The GOP Energy Plan: Nuclear Plants, Drilling, And Prizes

When the budget fight got underway earlier this year, Democrats hammered Republicans for criticizing President Obama's blueprint without a plan of their own. Now, as House Democrats work on cap-and-trade legislation to reform greenhouse gas emissions--one of Obama's main domestic priorities, along with health care and education--House Republicans have crafted an energy plan of their own before the debate has hit full swing.

House Republicans unveiled their energy plan yesterday. It includes offshore drilling leases, 100 new nuclear reactors in the next 20 years (and an extended look at the Yucca Mountain nuclear waste repository), more Arctic drilling, and a $500 million prize for the first U.S. automaker to sell 50,000 cars that get 100 miles per gallon. Other prizes are included as well, administered by an energy trust fund.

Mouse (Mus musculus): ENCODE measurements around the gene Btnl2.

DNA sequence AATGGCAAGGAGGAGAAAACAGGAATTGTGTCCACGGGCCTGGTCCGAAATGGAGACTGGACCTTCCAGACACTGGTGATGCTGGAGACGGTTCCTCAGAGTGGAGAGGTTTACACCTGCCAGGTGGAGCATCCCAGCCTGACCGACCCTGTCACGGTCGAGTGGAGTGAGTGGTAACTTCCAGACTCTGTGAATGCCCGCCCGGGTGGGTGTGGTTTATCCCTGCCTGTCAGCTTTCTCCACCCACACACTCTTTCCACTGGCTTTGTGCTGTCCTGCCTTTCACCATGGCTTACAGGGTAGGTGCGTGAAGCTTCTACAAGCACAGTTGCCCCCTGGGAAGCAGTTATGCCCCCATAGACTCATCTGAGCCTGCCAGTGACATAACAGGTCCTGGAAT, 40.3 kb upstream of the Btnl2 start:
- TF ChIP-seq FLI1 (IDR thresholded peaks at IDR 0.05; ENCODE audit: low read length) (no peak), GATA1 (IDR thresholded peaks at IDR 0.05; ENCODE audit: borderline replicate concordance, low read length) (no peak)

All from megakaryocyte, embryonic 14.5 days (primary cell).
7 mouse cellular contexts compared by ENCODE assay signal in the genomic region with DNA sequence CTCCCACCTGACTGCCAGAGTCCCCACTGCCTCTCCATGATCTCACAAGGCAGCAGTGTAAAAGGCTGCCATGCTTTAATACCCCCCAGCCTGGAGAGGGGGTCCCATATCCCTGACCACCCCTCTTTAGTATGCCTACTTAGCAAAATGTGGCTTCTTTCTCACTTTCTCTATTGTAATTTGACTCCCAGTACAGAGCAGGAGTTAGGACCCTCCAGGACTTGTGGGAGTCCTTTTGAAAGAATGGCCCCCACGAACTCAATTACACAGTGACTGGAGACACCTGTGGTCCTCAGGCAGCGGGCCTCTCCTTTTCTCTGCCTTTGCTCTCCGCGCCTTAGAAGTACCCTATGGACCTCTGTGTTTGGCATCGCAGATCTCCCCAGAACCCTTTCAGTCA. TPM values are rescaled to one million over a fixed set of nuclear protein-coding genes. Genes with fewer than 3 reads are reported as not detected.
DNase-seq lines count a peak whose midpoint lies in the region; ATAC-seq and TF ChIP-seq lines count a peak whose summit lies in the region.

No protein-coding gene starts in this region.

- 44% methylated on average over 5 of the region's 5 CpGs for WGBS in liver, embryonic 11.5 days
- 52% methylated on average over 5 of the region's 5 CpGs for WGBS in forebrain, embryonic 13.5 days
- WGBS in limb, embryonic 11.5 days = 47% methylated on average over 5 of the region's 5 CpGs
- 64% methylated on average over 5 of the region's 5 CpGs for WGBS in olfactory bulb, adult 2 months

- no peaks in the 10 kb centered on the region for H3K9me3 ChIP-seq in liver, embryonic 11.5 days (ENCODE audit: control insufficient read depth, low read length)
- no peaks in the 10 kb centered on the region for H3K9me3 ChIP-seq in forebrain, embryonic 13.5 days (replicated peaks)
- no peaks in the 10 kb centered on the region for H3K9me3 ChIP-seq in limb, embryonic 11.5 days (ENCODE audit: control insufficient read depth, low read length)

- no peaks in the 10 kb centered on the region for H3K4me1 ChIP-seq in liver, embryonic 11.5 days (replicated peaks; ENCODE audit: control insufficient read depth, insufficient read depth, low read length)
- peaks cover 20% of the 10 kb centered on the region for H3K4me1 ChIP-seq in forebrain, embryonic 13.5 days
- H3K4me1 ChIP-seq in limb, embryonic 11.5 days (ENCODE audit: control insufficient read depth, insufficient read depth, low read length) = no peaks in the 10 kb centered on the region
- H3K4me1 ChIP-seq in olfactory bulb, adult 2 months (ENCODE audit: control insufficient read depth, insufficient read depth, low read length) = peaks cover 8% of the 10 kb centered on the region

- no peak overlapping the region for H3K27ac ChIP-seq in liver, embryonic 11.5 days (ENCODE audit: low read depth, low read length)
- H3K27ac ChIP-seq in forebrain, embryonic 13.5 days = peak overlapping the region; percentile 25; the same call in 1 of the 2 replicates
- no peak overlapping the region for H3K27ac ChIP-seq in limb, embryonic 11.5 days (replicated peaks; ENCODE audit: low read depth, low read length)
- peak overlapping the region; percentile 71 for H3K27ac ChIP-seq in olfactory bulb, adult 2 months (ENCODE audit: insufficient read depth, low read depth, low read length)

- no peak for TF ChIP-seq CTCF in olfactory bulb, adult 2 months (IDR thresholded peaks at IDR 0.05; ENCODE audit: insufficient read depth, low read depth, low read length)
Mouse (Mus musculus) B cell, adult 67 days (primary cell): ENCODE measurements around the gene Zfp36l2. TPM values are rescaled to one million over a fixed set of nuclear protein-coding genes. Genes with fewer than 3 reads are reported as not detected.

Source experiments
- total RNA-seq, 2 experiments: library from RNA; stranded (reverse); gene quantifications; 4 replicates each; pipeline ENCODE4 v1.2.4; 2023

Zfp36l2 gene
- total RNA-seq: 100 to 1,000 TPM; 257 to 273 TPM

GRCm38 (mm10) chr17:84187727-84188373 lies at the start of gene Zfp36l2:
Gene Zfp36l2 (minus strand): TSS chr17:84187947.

If that sounds familiar, it's because it's a play from John McCain's book: a little over a year ago, McCain pledged a $300 million prize to anyone who could develop a next-generation battery to run cars. The plan sounds McCain-influenced on numerous fronts; nuclear energy was a big part of McCain's energy platform--avid support for nuclear energy was one distinguishing factor between him and Obama--and the GOP's new plan bears the "all of the above" mantra that McCain advocated during the campaign.

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Chris Good is a political reporter for ABC News. He was previously an associate editor at The Atlantic and a reporter for The Hill.

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